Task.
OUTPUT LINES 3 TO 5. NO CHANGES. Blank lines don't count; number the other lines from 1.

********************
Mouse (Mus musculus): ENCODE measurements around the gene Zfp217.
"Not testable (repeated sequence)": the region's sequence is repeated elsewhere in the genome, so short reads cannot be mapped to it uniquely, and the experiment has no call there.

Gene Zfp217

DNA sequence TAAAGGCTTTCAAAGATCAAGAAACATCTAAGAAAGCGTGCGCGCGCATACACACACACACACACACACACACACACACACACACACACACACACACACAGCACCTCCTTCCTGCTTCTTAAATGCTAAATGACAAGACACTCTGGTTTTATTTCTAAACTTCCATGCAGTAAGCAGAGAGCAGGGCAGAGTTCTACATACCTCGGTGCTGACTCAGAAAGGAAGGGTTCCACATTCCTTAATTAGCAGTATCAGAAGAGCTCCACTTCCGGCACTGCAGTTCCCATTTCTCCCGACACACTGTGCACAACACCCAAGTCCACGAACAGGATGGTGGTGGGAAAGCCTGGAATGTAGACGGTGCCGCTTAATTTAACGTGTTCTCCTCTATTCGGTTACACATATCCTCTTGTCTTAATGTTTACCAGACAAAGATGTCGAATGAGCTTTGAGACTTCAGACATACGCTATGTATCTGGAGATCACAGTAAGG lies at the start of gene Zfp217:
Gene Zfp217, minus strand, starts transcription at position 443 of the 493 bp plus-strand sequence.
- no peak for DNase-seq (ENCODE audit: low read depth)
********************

Gene Zfp217

DNA sequence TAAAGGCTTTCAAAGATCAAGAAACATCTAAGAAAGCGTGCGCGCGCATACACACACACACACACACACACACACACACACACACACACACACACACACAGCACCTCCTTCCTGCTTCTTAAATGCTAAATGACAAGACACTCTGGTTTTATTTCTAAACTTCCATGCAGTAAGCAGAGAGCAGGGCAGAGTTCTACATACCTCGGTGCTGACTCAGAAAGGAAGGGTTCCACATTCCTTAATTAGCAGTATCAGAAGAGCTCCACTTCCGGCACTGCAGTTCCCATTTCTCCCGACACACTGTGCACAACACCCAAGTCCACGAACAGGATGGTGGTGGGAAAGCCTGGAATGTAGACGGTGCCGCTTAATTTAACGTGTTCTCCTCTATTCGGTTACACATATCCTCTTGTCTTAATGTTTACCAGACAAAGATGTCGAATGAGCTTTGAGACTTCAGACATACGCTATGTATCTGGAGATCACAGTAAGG lies at the start of gene Zfp217:
Gene Zfp217, minus strand, starts transcription at position 443 of the 493 bp plus-strand sequence.